An air of resignation hangs over the East Yard, a giant workshop shed in Mumbai’s Mazagaon Dock Limited (MDL), where six Scorpene submarines are to be fabricated for the Indian Navy. Two years ago, when Business Standard visited this facility, it hummed with activity as welders assembled the hull of the first Scorpene, which was to join the Indian Navy in 2012.
Since then, rumours of delay, by as much as two years, have swirled around Project 75, under which the Scorpenes have been acquired. Business Standard has learnt that work on the first Scorpene has ground to a halt, and it is unlikely to be ready before 2015.
Most disquietingly, the delay is due to a contracting blunder, stemming from the Ministry of Defence’s propagation of a myth that significant parts of the submarine were being built with Indian components.
This led the defence ministry to create a special category called Mazagaon Procured Materials, or MPM. Of the total project cost of Rs 18,798 crore, Rs 2,700 crore (¤400 million) were set aside for MDL to contract directly for submarine materials. But the impression created, by giving MDL a budget for locally procuring materials and systems from multiple vendors, was false. The bulk of MPM budget, as the defence ministry knew, would go straight to a single vendor — French company Armaris, with whom India signed the Scorpene contract. This would pay for critical submarine systems, including the engine, the generators and special submarine steels.
There was no question of competitive bidding for these items.
Since they affected crucial aspects of Scorpene’s performance, such as noise levels, they had to be bought from the original vendor, Armaris, for performance guarantees to be valid.
It is not clear why the defence ministry left these crucial Scorpene systems unpriced. What is clear is that French company DCNS, which took over Armaris in 2007, is now demanding close to Rs 4,700 crore (¤700 million) for these items, almost twice of what was budgeted.
Minister of State for Defence Pallam Raju told Business Standard that DCNS based its higher demand on cost inflation since the contract was signed in October 2005. The MoD asked the French government to intercede with DCNS, but Paris is unwilling to help.
“We expect the French government to play a role to ensure it (the MPM items) is not priced abnormally high. We understand their need to make profit, but the price should not be abnormally high. We feel the French government is shirking its responsibility,” said Raju.
The MoD pleaded its case with a number of French officials, but in vain. “I visited Paris (in June 09) and I had a meeting with DCNS. They assured us they would hold our hand, but we are not getting that comfort level. I projected [the case] to the French defence minister as well. [In November] We had a senior French MoD bureaucrat… come [to Delhi] and I reflected it to him as well,” said Raju.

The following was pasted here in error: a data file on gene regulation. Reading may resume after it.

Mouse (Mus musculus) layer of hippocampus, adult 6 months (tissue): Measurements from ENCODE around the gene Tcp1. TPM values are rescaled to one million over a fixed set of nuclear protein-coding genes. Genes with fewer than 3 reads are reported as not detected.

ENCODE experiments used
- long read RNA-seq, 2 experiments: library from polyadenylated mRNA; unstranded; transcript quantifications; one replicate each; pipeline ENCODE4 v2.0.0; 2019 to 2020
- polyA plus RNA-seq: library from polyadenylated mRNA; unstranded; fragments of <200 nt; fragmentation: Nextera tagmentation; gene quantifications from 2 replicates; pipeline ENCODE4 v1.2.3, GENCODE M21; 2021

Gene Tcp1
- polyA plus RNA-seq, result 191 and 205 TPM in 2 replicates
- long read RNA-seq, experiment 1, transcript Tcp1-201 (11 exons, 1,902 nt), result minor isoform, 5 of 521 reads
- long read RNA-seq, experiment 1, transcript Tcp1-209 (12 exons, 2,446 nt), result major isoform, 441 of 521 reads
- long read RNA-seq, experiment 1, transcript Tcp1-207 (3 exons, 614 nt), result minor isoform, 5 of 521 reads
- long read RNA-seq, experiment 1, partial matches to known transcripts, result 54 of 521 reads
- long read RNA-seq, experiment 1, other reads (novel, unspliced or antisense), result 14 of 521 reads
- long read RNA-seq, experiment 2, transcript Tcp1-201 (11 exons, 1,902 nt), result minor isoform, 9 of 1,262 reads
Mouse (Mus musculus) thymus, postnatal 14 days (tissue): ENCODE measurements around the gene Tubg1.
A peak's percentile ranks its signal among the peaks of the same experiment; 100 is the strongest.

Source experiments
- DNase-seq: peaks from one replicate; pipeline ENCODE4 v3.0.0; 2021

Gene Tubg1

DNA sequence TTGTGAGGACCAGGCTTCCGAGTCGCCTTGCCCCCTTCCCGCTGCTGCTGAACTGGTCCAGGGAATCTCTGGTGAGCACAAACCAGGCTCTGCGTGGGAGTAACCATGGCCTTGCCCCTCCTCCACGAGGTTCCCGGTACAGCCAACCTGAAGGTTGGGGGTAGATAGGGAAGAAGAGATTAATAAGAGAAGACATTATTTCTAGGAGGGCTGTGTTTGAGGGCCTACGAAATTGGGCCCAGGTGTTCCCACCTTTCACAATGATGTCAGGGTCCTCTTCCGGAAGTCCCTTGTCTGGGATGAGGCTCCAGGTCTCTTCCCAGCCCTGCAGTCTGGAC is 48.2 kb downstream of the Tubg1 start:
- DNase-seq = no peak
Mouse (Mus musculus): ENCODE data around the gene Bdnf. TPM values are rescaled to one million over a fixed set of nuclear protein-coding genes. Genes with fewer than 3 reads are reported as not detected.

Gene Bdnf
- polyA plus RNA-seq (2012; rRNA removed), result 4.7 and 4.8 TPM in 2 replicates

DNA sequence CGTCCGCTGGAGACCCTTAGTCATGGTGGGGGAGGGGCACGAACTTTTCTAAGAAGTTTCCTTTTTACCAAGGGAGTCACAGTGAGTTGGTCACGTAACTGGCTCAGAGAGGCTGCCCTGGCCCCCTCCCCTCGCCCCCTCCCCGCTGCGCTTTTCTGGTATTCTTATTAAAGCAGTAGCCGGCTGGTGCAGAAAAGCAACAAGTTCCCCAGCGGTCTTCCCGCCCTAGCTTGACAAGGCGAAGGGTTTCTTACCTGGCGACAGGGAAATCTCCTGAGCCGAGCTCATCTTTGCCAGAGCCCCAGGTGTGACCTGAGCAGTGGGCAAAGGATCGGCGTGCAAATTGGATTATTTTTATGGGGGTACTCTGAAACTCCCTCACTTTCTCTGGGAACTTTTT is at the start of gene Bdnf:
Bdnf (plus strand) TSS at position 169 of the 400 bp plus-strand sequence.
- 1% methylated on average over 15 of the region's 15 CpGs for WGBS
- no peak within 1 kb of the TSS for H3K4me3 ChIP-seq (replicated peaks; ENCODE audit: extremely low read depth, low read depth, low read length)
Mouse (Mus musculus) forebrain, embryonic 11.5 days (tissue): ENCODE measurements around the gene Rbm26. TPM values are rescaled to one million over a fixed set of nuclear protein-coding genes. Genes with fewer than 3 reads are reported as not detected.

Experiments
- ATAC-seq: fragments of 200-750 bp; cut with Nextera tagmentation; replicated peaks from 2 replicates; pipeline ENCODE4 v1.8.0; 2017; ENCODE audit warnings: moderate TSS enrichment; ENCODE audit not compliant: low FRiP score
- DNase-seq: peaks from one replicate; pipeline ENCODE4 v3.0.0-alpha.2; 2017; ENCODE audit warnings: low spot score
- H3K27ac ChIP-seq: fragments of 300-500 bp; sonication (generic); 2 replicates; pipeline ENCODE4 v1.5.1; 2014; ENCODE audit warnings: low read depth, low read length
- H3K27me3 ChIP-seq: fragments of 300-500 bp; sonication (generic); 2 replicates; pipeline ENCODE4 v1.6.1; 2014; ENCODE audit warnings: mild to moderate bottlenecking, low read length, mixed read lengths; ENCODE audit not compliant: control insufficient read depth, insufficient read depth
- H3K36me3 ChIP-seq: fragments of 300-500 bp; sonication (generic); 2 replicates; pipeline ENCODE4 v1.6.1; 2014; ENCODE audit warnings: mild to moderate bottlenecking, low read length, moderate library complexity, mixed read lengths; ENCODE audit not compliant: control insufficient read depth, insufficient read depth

The MoD blamed DCNS’ takeover of Armaris for further complicating the negotiations. But that does not answer why a contract that took nine years to finalise failed to fix the price for materials worth Rs 2,700 crore.
Senior naval officers familiar with the negotiations said, “The inclusion of so many crucial systems in the MPM package — systems that everyone knew had to be bought from Armaris/DCNS — was a grave contracting mistake. This was done to give the impression of greater indigenisation… since these would apparently be items that MDL was procuring. But this scheme has backfired badly.”
Naval planners are struggling to deal with a situation where the induction of Scorpene submarines remains a long way off. Only after the MoD and DCNS agree on a price that production would begin in France of the engines, generators and other systems that are included in MPM category. Technicians working on Project 75 estimate that, once a price is fixed and a contract signed, it will be 33-36 months before the items are delivered to MDL and fitted on the first Scorpene. Thereafter, the painstaking process of outfitting the rest of the vessel, fitting weapons and sensors and carrying out lengthy trials would begin before handing over the submarine to the Navy.
But work at East Yard has not entirely stopped. Having completed the first hull, MDL is going ahead with fabricating the second and the third. Officials involved in Project 75 say this will allow submarines to be delivered at nine-month intervals, rather than the planned 12 months.
Until MPM contract is signed, and the systems delivered, MDL’s East Yard will not be producing submarines, but 200-foot metal tubes for a project that began two decades ago, and gradually became a symbol of ineffective defence planning.